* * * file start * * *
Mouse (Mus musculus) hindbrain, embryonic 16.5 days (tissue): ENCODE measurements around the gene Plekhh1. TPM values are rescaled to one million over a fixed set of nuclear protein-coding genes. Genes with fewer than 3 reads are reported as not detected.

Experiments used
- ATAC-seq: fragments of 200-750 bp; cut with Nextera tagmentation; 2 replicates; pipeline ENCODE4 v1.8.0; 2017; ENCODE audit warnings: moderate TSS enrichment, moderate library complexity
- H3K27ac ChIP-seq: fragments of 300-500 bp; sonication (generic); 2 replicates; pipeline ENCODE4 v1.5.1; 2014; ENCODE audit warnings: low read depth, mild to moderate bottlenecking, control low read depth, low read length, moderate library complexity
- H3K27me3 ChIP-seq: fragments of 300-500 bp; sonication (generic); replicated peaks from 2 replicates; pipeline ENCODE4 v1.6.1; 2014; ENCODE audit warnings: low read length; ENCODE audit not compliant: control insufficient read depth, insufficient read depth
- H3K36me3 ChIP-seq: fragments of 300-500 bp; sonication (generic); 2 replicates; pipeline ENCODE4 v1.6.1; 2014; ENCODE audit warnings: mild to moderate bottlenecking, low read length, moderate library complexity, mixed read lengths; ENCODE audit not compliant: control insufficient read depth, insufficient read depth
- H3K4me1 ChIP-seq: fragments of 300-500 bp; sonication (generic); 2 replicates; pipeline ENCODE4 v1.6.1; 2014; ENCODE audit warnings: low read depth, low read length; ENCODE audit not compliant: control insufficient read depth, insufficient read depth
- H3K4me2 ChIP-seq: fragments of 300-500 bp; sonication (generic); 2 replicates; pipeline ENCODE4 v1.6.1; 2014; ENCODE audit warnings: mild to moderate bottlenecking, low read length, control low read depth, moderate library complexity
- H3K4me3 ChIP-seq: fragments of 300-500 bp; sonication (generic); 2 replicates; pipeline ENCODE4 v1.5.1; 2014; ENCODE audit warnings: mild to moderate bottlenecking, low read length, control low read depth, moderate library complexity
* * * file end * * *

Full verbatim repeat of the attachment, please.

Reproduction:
Mouse (Mus musculus) hindbrain, embryonic 16.5 days (tissue): ENCODE measurements around the gene Plekhh1. TPM values are rescaled to one million over a fixed set of nuclear protein-coding genes. Genes with fewer than 3 reads are reported as not detected.

Experiments used
- ATAC-seq: fragments of 200-750 bp; cut with Nextera tagmentation; 2 replicates; pipeline ENCODE4 v1.8.0; 2017; ENCODE audit warnings: moderate TSS enrichment, moderate library complexity
- H3K27ac ChIP-seq: fragments of 300-500 bp; sonication (generic); 2 replicates; pipeline ENCODE4 v1.5.1; 2014; ENCODE audit warnings: low read depth, mild to moderate bottlenecking, control low read depth, low read length, moderate library complexity
- H3K27me3 ChIP-seq: fragments of 300-500 bp; sonication (generic); replicated peaks from 2 replicates; pipeline ENCODE4 v1.6.1; 2014; ENCODE audit warnings: low read length; ENCODE audit not compliant: control insufficient read depth, insufficient read depth
- H3K36me3 ChIP-seq: fragments of 300-500 bp; sonication (generic); 2 replicates; pipeline ENCODE4 v1.6.1; 2014; ENCODE audit warnings: mild to moderate bottlenecking, low read length, moderate library complexity, mixed read lengths; ENCODE audit not compliant: control insufficient read depth, insufficient read depth
- H3K4me1 ChIP-seq: fragments of 300-500 bp; sonication (generic); 2 replicates; pipeline ENCODE4 v1.6.1; 2014; ENCODE audit warnings: low read depth, low read length; ENCODE audit not compliant: control insufficient read depth, insufficient read depth
- H3K4me2 ChIP-seq: fragments of 300-500 bp; sonication (generic); 2 replicates; pipeline ENCODE4 v1.6.1; 2014; ENCODE audit warnings: mild to moderate bottlenecking, low read length, control low read depth, moderate library complexity
- H3K4me3 ChIP-seq: fragments of 300-500 bp; sonication (generic); 2 replicates; pipeline ENCODE4 v1.5.1; 2014; ENCODE audit warnings: mild to moderate bottlenecking, low read length, control low read depth, moderate library complexity